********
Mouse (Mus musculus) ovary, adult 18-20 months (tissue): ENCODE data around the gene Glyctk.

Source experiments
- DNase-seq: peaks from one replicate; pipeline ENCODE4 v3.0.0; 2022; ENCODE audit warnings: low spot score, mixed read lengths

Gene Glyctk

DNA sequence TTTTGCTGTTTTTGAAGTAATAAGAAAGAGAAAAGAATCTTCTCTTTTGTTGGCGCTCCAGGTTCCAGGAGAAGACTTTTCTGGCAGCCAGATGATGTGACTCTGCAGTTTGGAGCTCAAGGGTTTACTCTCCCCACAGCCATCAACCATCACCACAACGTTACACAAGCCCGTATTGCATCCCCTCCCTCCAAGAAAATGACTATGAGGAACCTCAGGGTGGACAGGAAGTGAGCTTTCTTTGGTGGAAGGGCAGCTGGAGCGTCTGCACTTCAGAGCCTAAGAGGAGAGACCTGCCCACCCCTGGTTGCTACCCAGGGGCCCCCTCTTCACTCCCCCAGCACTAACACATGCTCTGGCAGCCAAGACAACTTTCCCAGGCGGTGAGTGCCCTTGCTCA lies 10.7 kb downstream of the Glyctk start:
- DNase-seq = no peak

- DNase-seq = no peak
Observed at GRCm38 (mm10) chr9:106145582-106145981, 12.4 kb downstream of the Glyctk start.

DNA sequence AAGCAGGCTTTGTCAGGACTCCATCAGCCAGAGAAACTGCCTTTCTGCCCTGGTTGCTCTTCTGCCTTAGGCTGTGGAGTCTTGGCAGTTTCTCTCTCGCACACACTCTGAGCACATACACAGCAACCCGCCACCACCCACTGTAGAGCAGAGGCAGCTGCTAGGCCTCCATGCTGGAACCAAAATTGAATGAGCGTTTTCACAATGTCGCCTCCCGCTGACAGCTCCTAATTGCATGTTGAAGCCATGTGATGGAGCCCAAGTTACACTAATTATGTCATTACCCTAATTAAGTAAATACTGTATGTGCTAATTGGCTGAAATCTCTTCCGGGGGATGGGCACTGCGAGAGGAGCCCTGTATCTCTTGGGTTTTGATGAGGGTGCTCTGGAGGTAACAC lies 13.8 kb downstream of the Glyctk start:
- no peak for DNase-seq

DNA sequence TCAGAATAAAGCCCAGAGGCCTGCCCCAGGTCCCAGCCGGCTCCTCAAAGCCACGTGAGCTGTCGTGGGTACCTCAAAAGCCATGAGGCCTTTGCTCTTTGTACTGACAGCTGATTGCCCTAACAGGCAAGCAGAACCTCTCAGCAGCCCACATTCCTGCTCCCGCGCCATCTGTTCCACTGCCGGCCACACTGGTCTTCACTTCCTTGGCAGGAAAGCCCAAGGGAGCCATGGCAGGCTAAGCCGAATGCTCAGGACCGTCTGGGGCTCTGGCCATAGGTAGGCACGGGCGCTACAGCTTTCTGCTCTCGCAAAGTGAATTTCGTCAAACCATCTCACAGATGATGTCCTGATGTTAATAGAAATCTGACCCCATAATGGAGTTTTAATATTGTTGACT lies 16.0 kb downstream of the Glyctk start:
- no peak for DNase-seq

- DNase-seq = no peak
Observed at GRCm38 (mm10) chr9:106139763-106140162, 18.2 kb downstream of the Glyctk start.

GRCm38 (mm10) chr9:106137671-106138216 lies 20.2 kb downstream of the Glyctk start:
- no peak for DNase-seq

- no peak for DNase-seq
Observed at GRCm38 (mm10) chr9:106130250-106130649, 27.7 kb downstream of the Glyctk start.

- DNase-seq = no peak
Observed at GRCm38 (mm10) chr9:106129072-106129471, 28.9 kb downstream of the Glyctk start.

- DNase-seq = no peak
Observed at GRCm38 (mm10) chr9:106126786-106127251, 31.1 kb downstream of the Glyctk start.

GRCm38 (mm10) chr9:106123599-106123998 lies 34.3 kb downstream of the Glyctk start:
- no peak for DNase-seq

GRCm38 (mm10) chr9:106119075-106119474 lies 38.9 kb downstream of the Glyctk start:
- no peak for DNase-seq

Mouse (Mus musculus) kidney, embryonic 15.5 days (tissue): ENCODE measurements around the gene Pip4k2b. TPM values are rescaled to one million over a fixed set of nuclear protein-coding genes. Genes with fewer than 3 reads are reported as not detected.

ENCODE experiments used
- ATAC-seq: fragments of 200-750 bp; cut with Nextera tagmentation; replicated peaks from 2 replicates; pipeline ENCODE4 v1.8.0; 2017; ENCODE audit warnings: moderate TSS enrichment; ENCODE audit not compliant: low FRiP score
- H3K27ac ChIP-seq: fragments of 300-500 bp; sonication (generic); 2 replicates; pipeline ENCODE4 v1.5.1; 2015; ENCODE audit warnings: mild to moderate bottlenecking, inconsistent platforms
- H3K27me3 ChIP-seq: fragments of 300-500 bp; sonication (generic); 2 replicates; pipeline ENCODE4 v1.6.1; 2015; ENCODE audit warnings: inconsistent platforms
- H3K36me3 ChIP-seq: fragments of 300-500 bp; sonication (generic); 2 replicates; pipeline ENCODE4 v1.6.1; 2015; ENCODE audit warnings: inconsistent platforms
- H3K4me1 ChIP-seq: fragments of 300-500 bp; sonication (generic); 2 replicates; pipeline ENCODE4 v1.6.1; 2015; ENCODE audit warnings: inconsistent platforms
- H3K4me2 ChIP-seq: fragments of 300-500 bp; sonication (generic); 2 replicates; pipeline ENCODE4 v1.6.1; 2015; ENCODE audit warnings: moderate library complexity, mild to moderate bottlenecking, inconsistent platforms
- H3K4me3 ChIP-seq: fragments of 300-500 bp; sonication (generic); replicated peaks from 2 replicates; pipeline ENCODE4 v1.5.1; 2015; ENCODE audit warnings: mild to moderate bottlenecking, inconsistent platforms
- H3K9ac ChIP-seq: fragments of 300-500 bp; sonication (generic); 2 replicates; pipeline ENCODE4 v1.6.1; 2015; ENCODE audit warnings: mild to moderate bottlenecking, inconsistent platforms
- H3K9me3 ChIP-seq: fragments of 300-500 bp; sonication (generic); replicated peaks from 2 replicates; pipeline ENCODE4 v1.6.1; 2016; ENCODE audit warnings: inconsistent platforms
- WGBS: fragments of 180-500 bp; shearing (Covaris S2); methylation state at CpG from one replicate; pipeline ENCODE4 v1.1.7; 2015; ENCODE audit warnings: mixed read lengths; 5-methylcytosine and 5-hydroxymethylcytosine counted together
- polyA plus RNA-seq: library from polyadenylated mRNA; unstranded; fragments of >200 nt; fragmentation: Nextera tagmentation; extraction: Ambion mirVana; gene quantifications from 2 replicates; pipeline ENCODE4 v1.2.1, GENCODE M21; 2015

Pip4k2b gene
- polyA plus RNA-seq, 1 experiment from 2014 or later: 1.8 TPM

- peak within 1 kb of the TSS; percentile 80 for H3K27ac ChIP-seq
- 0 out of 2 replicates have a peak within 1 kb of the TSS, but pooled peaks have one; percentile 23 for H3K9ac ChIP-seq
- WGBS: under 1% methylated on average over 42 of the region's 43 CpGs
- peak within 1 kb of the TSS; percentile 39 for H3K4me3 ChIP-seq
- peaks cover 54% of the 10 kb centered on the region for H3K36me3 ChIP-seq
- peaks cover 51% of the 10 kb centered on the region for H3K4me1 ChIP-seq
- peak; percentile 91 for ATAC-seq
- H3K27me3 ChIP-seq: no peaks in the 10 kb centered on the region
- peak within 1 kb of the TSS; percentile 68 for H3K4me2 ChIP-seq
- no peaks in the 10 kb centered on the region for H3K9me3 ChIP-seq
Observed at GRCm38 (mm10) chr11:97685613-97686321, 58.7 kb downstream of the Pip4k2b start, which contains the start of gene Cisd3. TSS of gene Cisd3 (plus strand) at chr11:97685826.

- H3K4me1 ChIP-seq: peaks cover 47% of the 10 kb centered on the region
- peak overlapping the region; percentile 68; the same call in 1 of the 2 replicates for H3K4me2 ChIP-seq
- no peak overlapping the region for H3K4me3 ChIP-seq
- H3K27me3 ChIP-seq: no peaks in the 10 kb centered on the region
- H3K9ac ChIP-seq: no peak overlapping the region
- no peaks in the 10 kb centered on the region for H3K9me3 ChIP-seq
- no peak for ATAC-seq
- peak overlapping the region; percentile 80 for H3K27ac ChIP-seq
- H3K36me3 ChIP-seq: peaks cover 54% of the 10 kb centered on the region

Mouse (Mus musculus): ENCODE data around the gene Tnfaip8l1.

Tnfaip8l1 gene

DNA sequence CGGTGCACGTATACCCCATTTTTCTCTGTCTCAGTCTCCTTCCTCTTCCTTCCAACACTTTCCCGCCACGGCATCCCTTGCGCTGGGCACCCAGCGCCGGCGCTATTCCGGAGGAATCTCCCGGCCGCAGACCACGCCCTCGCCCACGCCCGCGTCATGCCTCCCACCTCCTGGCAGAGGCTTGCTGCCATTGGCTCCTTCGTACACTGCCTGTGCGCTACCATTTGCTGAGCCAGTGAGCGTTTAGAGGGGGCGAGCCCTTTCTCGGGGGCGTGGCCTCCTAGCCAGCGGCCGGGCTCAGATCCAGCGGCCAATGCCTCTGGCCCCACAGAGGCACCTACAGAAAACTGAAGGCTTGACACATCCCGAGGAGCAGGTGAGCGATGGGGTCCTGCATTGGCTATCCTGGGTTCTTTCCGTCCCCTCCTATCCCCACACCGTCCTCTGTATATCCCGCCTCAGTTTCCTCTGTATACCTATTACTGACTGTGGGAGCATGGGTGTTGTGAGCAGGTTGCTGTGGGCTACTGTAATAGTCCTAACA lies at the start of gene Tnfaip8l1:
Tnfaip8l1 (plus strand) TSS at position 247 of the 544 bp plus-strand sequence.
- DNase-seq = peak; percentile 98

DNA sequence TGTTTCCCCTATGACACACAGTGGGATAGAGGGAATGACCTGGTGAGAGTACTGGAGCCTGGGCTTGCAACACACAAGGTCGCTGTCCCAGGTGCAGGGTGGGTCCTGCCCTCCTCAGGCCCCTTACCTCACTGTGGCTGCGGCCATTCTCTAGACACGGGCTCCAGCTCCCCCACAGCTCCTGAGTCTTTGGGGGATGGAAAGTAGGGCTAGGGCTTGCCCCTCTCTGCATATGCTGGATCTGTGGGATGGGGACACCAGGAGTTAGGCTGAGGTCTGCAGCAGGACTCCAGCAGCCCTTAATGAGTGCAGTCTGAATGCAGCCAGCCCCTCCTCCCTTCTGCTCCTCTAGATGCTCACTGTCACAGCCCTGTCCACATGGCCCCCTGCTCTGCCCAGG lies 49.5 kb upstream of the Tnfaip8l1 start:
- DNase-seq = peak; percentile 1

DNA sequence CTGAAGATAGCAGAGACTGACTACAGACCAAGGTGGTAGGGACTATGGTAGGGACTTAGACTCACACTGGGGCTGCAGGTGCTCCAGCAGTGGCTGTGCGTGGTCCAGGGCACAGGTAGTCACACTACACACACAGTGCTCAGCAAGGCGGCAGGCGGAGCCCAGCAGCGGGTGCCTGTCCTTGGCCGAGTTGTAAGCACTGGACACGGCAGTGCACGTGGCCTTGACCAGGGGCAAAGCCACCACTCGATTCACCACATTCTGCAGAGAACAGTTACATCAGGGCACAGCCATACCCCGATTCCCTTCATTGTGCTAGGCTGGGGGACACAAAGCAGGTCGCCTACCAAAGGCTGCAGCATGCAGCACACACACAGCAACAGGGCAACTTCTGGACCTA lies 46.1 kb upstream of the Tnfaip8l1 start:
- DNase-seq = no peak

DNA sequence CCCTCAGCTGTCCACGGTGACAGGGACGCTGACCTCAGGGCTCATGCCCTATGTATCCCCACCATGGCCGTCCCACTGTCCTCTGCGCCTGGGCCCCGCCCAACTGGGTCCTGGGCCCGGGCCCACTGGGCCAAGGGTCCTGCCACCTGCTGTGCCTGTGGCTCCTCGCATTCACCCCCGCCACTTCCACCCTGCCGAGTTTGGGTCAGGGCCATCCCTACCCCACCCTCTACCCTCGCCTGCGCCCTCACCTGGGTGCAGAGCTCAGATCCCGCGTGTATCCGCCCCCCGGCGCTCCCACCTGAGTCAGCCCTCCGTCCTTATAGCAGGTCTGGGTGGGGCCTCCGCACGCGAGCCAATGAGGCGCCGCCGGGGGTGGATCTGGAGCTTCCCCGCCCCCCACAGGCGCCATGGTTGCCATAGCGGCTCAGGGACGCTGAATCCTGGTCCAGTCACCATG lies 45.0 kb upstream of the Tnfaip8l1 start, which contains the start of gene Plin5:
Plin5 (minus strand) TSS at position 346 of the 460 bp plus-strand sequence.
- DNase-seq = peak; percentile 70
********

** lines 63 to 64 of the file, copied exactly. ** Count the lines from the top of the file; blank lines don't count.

Tnfaip8l1 gene

DNA sequence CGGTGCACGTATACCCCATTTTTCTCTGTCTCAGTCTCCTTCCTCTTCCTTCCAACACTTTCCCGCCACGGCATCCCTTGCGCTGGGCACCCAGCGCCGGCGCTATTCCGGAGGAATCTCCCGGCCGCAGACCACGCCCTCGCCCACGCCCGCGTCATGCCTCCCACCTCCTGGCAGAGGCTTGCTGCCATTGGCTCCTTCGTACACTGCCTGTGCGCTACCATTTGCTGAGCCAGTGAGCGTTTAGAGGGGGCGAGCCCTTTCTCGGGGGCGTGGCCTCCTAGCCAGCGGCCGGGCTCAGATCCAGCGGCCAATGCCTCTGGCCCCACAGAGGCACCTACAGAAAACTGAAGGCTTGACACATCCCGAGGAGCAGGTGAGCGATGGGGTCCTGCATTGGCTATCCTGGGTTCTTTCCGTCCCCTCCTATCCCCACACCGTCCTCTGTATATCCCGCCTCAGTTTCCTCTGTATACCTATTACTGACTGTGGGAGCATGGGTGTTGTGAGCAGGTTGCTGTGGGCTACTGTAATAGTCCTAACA lies at the start of gene Tnfaip8l1: